Youthful King wants West Indies flair

Collis King showed his batting skills at the Kensington Oval yesterday, and he's hoping the West Indies players can show theirs in the upcoming World Cup.
King spoke to Sunday Sun and said he believes Brian Lara's team can win the ninth World Cup, to be played in the Caribbean from March 13 to April 11. "We can win it, but those boys have to believe," King said after the match. "We are seeing how the Australians are going through a slump. If my boys can believe in themselves then we will win it. I have that much faith."

Dwayne Smith, the ebullient allrounder is a favourite of King, who was himself a classy all-rounder in his heyday. In recent months Smith has been under pressure due to a lack of form with the bat, and has copped some constructive criticism from coach Bennett King, captain Brian Lara and convenor of selectors Gordon Greenidge.

"My advice to Dwayne would be first to get some runs under his belt and stay focused on exactly what he has to do. Cricket is about bat and ball . . . all about taking wickets and making runs . . . that's his job," said King.

"I want him to forget all of what the people are saying and start afresh. Only he [Smith] can do it for himself. He has a chance to do the West Indies people proud and do well for himself.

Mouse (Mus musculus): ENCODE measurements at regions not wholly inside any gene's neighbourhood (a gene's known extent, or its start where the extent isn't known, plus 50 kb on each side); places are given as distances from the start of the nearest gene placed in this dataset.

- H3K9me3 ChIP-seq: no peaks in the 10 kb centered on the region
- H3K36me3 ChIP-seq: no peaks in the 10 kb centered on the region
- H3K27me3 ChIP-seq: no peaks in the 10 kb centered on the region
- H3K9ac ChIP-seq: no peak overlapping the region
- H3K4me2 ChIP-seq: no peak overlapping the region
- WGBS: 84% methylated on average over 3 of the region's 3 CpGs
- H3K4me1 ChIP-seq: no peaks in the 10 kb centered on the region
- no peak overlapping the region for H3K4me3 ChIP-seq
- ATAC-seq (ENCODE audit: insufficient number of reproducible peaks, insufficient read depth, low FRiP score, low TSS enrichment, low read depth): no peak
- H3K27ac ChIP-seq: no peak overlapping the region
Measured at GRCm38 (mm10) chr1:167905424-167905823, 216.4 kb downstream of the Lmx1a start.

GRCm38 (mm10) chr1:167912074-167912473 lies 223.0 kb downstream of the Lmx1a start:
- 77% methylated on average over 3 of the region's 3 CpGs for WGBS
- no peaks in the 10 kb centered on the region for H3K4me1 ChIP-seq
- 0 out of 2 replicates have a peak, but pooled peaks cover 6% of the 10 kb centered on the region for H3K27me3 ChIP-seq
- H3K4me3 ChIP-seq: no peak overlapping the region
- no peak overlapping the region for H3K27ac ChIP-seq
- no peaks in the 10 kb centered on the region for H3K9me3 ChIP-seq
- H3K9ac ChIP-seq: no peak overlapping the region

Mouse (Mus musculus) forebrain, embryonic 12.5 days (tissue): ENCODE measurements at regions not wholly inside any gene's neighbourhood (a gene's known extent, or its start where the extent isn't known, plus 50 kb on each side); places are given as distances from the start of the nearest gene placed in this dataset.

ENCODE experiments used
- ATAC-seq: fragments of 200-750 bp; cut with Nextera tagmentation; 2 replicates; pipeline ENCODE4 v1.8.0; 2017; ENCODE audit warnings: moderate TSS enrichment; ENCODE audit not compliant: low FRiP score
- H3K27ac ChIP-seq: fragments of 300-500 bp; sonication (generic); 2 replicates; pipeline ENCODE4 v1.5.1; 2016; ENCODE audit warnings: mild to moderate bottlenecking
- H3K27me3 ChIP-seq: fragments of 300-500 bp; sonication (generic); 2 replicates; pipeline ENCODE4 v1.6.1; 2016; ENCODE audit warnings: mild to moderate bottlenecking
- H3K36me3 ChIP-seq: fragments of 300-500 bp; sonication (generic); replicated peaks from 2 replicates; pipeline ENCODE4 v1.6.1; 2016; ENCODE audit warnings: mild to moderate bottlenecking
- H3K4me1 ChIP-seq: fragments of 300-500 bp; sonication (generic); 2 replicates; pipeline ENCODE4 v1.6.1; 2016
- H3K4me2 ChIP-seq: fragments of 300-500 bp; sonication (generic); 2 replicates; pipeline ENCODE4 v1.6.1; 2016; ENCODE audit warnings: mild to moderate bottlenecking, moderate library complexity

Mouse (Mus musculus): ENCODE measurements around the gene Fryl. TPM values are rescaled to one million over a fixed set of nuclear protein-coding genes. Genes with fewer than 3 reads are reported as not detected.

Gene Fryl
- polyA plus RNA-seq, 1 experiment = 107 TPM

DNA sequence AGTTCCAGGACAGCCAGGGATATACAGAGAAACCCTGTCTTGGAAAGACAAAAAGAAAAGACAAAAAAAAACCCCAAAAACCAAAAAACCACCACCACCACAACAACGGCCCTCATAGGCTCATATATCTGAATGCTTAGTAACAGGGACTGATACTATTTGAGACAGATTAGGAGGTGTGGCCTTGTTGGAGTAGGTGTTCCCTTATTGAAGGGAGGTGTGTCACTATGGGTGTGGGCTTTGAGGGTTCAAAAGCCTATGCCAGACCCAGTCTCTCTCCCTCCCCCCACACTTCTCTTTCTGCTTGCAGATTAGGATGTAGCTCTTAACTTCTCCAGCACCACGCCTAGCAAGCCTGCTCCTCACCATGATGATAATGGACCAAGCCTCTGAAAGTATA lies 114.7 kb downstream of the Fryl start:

"His selection of shots is the bad area but I still believe he has the ability to do the job. I want to see him and tell him 'Dwayne, prove all the doubters wrong'. I'm backing Dwayne . . . in a big way."

On Saturday, King played a cameo knock thrilling fans with 20 not out off just eight balls as the West Indies All Stars fell just short of victory against a World XI at the new Kensington Oval.

It brought back wonderful memories of the 1979 World Cup final when a young King made 86 as West Indies demolished England to win the event for the second time.

King is now 55, but he looked like a youngster again yesterday. He hit three sixes, the biggest landing on the roof of the three-tier Hall & Griffith Stand and ended up in the new Pickwick Walk.

"We were needing 12 runs an over so there was no time to play around. It was dog eat dog, something had to give. I knew I had a game to win and Collis King always gives it his best shot."